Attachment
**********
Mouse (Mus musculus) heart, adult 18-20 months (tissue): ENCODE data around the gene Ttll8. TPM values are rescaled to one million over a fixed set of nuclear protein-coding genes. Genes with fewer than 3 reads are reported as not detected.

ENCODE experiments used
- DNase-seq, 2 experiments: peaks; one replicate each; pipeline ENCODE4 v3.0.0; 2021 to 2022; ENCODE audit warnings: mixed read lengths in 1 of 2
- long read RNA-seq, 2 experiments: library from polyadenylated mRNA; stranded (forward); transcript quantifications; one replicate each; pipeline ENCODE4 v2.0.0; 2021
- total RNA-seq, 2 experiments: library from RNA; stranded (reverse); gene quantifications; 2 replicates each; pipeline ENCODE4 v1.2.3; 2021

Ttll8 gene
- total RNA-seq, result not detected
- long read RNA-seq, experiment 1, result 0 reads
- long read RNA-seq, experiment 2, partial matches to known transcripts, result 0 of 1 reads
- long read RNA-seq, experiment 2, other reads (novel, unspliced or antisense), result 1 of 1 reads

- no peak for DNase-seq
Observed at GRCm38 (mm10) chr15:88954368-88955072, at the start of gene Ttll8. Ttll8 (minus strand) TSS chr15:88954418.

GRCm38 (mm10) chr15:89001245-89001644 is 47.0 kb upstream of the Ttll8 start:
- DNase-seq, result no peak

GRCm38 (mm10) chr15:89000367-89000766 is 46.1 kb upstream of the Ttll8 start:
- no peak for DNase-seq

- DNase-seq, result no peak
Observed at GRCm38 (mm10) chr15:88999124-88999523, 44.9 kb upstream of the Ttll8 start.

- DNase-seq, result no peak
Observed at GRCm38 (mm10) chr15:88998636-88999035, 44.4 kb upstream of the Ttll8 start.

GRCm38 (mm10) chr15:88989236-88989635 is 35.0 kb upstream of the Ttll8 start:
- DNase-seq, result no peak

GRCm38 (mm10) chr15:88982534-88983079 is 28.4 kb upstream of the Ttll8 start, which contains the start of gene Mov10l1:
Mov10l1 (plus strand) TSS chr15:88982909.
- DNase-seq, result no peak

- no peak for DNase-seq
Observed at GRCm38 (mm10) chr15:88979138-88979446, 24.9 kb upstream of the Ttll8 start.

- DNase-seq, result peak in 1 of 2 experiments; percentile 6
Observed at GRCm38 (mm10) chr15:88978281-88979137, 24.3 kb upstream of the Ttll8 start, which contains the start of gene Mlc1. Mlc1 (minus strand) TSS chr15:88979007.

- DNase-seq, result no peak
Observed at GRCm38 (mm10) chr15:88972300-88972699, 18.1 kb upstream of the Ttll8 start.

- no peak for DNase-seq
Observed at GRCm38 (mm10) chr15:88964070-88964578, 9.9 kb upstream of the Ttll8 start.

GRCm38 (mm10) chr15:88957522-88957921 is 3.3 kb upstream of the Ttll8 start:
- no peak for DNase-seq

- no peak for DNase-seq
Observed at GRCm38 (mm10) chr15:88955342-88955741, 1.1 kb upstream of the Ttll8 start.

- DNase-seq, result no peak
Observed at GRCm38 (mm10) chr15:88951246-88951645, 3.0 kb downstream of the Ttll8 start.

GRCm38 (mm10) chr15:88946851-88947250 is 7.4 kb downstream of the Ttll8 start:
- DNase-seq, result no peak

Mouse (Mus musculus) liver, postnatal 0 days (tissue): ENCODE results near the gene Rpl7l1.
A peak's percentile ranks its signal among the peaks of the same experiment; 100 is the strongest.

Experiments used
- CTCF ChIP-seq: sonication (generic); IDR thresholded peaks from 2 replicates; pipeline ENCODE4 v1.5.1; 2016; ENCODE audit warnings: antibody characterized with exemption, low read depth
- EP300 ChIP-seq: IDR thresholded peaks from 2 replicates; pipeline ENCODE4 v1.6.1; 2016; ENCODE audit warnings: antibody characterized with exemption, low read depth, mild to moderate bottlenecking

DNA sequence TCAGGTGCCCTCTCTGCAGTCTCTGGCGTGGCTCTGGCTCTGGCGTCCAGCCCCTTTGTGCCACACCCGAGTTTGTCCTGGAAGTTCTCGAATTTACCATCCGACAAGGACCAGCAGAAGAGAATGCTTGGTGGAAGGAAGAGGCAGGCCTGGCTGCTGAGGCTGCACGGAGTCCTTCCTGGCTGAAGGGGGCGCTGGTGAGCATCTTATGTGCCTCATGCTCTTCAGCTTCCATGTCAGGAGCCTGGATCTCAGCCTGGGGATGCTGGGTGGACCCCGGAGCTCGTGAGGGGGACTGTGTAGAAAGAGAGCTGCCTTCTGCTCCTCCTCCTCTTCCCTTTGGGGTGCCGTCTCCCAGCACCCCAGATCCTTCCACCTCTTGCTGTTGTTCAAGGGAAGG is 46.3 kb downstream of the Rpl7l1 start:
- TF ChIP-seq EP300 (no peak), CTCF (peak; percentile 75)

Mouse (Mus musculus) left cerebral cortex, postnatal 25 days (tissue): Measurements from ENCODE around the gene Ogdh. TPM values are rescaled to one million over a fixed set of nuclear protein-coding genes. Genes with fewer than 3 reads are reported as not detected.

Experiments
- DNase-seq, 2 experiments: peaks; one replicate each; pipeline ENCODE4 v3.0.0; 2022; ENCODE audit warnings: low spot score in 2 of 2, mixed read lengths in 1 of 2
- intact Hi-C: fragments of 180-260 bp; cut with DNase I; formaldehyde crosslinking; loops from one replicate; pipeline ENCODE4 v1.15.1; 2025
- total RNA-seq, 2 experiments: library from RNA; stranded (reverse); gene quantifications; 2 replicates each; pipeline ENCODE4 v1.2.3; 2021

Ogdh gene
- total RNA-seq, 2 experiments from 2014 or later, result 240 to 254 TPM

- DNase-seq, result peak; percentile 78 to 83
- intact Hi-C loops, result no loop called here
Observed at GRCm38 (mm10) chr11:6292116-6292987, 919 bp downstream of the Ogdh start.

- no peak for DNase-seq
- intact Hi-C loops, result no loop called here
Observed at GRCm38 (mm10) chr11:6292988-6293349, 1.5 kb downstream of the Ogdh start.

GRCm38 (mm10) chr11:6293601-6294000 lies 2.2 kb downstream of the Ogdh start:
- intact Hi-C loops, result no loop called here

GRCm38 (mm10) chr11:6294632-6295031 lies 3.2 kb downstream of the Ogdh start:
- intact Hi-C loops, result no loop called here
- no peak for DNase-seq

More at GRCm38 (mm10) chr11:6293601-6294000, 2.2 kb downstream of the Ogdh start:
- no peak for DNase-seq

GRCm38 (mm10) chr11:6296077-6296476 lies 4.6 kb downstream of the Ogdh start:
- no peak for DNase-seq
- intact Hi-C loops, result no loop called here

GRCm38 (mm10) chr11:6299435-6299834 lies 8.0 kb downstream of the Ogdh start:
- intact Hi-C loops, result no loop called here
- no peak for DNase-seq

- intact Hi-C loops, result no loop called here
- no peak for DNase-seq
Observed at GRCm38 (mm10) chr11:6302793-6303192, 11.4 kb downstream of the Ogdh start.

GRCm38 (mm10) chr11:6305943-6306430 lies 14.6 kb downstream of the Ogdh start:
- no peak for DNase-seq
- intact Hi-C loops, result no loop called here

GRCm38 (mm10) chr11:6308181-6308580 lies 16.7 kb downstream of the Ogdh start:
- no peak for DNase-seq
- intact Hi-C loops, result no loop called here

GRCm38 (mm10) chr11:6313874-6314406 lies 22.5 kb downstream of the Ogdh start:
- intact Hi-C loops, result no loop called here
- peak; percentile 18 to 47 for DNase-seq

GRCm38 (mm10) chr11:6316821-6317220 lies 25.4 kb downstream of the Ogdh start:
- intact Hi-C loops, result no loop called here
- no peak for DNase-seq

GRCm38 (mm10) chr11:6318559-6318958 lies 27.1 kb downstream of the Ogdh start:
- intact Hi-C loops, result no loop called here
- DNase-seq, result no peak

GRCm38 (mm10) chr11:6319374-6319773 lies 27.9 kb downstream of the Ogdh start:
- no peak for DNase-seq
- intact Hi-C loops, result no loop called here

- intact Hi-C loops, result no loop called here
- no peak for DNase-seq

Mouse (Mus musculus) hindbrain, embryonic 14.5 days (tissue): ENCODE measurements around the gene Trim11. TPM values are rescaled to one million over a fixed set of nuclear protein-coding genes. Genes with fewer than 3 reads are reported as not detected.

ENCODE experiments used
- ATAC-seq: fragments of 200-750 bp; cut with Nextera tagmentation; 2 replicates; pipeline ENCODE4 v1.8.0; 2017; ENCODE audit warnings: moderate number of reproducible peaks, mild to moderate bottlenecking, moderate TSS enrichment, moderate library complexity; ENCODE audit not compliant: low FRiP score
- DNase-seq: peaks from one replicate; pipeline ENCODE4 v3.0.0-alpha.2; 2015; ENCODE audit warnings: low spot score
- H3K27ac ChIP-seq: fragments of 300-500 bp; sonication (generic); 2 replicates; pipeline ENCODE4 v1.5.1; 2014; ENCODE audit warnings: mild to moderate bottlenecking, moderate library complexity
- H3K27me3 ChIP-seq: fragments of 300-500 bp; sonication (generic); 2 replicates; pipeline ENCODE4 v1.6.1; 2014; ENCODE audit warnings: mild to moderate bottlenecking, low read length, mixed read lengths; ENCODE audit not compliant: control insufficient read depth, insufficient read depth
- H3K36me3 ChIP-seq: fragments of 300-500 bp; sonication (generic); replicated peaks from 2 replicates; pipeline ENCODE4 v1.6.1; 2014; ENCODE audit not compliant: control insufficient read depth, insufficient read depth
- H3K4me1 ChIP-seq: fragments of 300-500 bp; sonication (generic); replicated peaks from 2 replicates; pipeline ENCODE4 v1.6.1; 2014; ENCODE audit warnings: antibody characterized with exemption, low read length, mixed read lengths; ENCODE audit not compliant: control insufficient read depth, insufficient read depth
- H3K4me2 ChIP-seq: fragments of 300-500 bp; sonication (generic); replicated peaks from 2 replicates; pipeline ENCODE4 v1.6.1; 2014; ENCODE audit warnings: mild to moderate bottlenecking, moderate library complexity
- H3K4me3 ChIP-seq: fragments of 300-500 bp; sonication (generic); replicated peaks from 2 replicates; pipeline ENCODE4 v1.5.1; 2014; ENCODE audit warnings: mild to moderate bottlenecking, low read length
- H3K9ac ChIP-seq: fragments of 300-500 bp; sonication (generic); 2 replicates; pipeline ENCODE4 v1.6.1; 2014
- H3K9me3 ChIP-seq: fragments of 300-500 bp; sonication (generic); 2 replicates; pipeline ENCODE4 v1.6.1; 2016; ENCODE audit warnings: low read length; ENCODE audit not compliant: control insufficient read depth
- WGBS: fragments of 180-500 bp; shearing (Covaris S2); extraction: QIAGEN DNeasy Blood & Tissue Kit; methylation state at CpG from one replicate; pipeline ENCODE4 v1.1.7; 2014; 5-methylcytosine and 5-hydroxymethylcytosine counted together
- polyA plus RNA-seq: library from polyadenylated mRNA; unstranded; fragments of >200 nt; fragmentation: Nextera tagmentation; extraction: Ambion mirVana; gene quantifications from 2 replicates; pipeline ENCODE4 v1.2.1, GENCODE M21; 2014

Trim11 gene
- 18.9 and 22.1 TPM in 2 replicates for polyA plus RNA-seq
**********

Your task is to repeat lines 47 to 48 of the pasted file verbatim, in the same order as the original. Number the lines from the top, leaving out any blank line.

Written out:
DNA sequence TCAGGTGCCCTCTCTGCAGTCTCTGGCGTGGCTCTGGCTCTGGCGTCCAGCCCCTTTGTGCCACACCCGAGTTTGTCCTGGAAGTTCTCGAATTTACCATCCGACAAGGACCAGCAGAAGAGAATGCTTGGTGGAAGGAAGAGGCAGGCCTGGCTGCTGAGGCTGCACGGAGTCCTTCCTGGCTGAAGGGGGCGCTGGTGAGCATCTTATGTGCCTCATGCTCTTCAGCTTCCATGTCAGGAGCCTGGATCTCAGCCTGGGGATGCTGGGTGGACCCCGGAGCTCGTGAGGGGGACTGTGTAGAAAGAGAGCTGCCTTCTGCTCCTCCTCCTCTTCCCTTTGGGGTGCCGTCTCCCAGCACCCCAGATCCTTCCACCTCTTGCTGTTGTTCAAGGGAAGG is 46.3 kb downstream of the Rpl7l1 start:
- TF ChIP-seq EP300 (no peak), CTCF (peak; percentile 75)